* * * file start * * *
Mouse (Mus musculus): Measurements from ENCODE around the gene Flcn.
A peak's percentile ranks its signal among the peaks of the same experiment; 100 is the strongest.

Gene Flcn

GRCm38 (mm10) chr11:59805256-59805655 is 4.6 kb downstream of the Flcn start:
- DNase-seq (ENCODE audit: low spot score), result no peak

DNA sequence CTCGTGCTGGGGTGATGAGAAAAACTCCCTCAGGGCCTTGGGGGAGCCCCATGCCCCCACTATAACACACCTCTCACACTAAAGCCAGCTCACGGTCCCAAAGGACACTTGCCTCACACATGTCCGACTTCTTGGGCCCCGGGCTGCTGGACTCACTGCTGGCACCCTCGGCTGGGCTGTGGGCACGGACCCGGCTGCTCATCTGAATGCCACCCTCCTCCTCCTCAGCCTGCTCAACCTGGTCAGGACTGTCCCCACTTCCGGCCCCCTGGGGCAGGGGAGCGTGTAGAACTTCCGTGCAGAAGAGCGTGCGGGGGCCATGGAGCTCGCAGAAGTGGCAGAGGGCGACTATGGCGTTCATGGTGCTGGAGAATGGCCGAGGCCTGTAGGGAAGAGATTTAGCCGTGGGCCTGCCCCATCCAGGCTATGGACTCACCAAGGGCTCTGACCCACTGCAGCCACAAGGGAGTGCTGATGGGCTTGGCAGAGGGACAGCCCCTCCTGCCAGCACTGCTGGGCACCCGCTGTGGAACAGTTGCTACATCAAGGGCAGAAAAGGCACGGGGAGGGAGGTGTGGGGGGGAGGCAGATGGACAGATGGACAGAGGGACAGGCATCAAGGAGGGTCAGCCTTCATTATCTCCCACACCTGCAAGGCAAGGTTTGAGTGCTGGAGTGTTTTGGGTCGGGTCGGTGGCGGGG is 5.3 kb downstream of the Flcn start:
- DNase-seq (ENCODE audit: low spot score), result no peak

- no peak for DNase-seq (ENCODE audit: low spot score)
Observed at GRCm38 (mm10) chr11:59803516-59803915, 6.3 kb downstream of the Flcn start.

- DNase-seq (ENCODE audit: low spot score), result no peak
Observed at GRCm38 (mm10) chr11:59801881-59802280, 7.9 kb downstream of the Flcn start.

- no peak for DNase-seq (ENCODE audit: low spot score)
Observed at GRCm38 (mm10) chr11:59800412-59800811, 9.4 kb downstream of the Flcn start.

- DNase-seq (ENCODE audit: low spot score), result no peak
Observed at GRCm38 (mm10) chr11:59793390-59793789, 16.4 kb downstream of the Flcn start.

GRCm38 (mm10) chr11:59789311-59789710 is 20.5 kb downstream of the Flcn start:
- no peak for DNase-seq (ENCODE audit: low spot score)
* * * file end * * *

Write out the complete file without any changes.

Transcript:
Mouse (Mus musculus): Measurements from ENCODE around the gene Flcn.
A peak's percentile ranks its signal among the peaks of the same experiment; 100 is the strongest.

Gene Flcn

GRCm38 (mm10) chr11:59805256-59805655 is 4.6 kb downstream of the Flcn start:
- DNase-seq (ENCODE audit: low spot score), result no peak

DNA sequence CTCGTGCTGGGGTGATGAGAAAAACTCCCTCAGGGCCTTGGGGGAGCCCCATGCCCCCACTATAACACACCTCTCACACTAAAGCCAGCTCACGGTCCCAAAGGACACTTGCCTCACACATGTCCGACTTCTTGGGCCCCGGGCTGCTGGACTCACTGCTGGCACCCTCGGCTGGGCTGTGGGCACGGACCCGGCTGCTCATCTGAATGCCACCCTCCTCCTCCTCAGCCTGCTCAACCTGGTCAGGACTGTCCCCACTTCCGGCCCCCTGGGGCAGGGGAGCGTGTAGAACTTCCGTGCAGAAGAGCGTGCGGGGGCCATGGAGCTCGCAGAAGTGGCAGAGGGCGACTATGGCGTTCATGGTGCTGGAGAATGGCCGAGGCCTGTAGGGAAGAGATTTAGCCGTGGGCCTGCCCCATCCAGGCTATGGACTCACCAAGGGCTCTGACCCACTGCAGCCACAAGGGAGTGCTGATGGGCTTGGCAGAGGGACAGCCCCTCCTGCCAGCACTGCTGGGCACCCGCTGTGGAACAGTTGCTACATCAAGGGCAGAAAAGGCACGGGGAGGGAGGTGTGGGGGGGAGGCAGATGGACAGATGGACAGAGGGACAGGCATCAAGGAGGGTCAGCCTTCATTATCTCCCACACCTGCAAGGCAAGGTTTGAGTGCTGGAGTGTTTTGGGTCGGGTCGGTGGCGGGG is 5.3 kb downstream of the Flcn start:
- DNase-seq (ENCODE audit: low spot score), result no peak

- no peak for DNase-seq (ENCODE audit: low spot score)
Observed at GRCm38 (mm10) chr11:59803516-59803915, 6.3 kb downstream of the Flcn start.

- DNase-seq (ENCODE audit: low spot score), result no peak
Observed at GRCm38 (mm10) chr11:59801881-59802280, 7.9 kb downstream of the Flcn start.

- no peak for DNase-seq (ENCODE audit: low spot score)
Observed at GRCm38 (mm10) chr11:59800412-59800811, 9.4 kb downstream of the Flcn start.

- DNase-seq (ENCODE audit: low spot score), result no peak
Observed at GRCm38 (mm10) chr11:59793390-59793789, 16.4 kb downstream of the Flcn start.

GRCm38 (mm10) chr11:59789311-59789710 is 20.5 kb downstream of the Flcn start:
- no peak for DNase-seq (ENCODE audit: low spot score)